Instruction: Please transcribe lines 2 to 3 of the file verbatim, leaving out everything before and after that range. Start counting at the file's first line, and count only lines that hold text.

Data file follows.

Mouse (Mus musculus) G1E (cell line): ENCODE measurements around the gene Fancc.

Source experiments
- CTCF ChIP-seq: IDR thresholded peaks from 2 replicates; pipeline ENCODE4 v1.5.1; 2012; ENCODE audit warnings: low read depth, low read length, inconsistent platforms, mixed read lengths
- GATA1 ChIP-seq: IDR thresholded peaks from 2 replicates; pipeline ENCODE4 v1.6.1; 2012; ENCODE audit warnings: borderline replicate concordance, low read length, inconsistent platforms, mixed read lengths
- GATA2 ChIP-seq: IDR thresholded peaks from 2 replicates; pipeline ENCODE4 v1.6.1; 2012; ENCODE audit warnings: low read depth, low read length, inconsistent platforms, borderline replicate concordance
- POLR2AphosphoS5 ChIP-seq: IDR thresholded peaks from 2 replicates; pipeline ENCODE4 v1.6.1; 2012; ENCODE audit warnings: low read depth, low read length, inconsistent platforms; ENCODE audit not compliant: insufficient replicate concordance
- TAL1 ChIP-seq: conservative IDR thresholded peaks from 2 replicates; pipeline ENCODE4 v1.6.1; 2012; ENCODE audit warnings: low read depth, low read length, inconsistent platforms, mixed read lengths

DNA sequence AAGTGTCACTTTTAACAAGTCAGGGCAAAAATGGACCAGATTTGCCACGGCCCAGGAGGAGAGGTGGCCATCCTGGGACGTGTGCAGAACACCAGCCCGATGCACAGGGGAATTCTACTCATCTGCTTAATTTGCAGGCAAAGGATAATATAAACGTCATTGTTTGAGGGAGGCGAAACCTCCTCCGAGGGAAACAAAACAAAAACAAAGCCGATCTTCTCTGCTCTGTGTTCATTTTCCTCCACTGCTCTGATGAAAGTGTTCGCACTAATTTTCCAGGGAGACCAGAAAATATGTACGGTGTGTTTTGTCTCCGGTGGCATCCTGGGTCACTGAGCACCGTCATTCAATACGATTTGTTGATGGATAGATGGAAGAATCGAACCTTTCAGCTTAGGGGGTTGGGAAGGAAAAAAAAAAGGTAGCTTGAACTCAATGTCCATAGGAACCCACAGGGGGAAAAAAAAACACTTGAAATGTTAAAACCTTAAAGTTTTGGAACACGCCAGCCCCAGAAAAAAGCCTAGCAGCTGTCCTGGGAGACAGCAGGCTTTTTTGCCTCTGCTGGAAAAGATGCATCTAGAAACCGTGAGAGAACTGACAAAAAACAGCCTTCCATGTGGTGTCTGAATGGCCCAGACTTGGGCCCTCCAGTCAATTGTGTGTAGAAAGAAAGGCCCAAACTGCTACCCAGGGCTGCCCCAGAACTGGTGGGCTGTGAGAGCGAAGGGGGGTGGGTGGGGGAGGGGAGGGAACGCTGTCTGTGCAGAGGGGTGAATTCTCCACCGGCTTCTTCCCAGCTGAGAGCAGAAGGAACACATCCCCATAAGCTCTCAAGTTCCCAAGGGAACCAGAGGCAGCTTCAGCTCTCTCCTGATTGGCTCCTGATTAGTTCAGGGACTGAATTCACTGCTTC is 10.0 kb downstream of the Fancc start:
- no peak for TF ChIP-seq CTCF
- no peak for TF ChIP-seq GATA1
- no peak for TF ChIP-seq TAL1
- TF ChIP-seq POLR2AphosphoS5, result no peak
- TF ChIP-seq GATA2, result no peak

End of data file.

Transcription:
Source experiments
- CTCF ChIP-seq: IDR thresholded peaks from 2 replicates; pipeline ENCODE4 v1.5.1; 2012; ENCODE audit warnings: low read depth, low read length, inconsistent platforms, mixed read lengths